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Bottle deposit scheme on the way for Scotland, but Irish government says it's still too expensive

Despite calls from the Green Party to introduce such a plan, the minister is not budging.

Image: Shutterstock/Ana Prego

THE GREEN PARTY has called on the Irish government to follow in the footsteps of the Scottish who announced last week that it is planning to introduce a deposit return scheme for bottles and cans.

However, the Minister for Communications, Climate Action and Environment, Denis Naughten, is not budging on the issue, arguing that such a scheme could cost an estimated €120 million.

Earlier this week, Scottish First Minister Nicola Sturgeon backed plans to introduce the system under which shoppers will be able to cash in on old bottles.

Customers in Scotland will pay a surcharge when purchasing bottles or cans under the programme, which will be refunded when they return them to a shop.

Green Party Leader Eamon Ryan said he welcomed the announcement that a bottle deposit scheme is to be rolled out across Scotland, and urged the government to back the Waste Reduction Bill, which passed to second stage in the Dáil last term.

Scotland’s plans 

“If Scotland can introduce a deposit return scheme, there is no reason why we can’t do the same. All we need is the political will from government to see this common sense Bill enacted,” he said.

However, government sources said the minister is “very strong” in his opposition of such a scheme.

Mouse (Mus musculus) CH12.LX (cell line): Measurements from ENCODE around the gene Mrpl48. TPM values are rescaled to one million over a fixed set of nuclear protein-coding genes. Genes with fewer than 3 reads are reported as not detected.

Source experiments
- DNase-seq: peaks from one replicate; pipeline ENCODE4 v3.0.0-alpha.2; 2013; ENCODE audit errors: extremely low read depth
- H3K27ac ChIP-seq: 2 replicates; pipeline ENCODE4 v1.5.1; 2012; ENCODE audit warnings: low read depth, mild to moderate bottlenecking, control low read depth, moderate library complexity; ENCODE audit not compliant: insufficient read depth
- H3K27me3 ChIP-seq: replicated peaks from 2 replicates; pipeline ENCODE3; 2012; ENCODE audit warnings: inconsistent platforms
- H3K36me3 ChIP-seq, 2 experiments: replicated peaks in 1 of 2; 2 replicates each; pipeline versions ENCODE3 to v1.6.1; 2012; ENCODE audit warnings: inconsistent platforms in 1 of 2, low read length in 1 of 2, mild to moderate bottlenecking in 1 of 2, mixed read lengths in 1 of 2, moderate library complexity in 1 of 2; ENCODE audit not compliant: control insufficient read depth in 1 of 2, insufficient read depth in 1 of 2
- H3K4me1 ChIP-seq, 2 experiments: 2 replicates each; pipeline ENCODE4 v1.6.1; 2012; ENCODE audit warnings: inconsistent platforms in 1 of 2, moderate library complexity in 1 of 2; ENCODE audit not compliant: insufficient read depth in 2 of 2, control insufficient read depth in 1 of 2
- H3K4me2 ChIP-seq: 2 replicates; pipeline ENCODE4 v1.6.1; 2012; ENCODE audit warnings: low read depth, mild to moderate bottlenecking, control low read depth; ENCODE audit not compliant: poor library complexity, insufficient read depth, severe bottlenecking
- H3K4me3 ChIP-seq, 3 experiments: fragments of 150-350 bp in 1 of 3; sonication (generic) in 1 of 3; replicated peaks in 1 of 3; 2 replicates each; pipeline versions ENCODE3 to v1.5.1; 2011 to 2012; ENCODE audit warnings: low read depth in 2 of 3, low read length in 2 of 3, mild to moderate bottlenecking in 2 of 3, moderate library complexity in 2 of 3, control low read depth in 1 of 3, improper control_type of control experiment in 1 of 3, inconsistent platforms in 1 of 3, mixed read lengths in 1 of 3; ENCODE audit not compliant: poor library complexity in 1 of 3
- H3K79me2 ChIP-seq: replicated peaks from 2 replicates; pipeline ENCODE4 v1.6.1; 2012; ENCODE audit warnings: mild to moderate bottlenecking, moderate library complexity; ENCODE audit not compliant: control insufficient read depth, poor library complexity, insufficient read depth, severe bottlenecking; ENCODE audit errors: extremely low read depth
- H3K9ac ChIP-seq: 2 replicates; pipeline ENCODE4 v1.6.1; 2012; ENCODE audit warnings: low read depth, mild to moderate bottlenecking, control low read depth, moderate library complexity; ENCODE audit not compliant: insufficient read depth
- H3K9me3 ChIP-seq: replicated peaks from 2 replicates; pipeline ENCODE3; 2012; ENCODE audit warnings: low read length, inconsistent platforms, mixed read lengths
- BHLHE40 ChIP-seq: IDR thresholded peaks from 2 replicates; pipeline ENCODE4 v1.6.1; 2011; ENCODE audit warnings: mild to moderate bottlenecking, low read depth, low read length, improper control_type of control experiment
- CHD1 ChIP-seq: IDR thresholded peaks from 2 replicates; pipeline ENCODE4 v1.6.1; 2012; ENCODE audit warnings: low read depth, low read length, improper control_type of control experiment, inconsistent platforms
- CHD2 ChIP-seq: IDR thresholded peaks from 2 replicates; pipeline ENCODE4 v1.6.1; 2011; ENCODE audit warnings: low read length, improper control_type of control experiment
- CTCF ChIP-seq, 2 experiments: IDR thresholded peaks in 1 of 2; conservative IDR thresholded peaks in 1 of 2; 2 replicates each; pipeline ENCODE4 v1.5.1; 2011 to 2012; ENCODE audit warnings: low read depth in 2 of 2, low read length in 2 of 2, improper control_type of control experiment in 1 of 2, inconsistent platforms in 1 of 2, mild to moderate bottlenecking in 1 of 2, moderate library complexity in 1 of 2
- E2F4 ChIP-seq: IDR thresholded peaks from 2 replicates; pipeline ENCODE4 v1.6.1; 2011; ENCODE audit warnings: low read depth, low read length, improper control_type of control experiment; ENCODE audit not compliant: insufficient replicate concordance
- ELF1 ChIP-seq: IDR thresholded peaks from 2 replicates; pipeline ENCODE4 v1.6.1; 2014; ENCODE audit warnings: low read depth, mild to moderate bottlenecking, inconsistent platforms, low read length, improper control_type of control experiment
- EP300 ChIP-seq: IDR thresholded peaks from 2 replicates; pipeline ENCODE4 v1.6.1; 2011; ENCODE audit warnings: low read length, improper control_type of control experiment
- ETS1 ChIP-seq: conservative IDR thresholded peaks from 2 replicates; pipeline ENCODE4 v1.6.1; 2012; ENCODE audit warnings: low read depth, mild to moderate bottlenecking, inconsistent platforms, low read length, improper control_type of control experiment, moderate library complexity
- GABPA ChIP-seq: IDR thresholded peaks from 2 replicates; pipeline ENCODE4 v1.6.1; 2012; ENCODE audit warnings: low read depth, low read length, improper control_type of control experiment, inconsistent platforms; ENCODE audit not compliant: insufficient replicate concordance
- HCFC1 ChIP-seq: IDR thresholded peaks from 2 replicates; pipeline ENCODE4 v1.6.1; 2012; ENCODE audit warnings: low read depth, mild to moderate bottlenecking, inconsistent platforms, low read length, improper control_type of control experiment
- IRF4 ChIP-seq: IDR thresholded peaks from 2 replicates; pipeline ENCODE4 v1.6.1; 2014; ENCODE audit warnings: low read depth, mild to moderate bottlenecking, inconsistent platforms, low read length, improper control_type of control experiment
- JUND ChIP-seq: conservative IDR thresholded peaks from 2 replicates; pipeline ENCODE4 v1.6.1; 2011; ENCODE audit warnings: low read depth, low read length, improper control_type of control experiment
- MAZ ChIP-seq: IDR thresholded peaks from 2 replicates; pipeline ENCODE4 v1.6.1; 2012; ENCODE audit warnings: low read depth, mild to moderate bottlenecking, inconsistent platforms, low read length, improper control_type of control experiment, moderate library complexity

The minister previously said he was concerned about the lack of clarity about the potential costs deposit and return scheme to the exchequer”. The statement added:

Deputy Ryan has indicated, when introducing the Bill, that the scheme would cost approximately €276 million to operate in Ireland. A study investigating the possible introduction of a UK-wide deposit and return scheme reported that it could cost in the region of €790 million (£700 million) per annum.

However Ryan said funding for the scheme could be charged to the manufacturers.

Other European countries also offer incentives for people to recycle bottles.

Denmark, Norway, Finland and Sweden introduced a publically funded national deposit schemes as far back as the 1980s.

Concerns around cost 

Concerns surrounding costs of the scheme have also been made in Scotland, though a recent survey found that the majority of members of the public surveyed are in favour of the new plan.

The Guardian reports that Zero Waste Scotland were asked to assess the impacts and benefits of such a scheme. It received 63 responses on the deposit returns scheme, from companies such as Coca-Cola, as well as major supermarkets and Scottish environment groups.

AG Barr, the maker of Irn Bru, warned that “the cost to the consumer would be in the region of £150 million extra per year” in its submission.

Department officials argue it would also not have a huge impact on recycling or litter rates due to Ireland already being having one of the highest recycling rates for drinks containers in Europe, with 86% of all glass being recovered and recycled.

“We can’t afford it. There is about €500 million fiscal space. Are we going to spend nearly half of it rolling out a scheme like this when our recycling rates are performing well?” said one government source, who added that the Oireachtas Environment Committee will debate the merits of the Waste Reduction Bill in the next Dáil session where interested parties and groups can make submissions.

Fianna Fáil’s Environment spokesperson Timmy Dooley has submitted a similar Bill to bring about a bottle recycling programme, however, as it is legislation that would require the government to spend money, it has been rejected.

It’s understood the party is looking at other ways of ensuring the plan is rolled out in Ireland.

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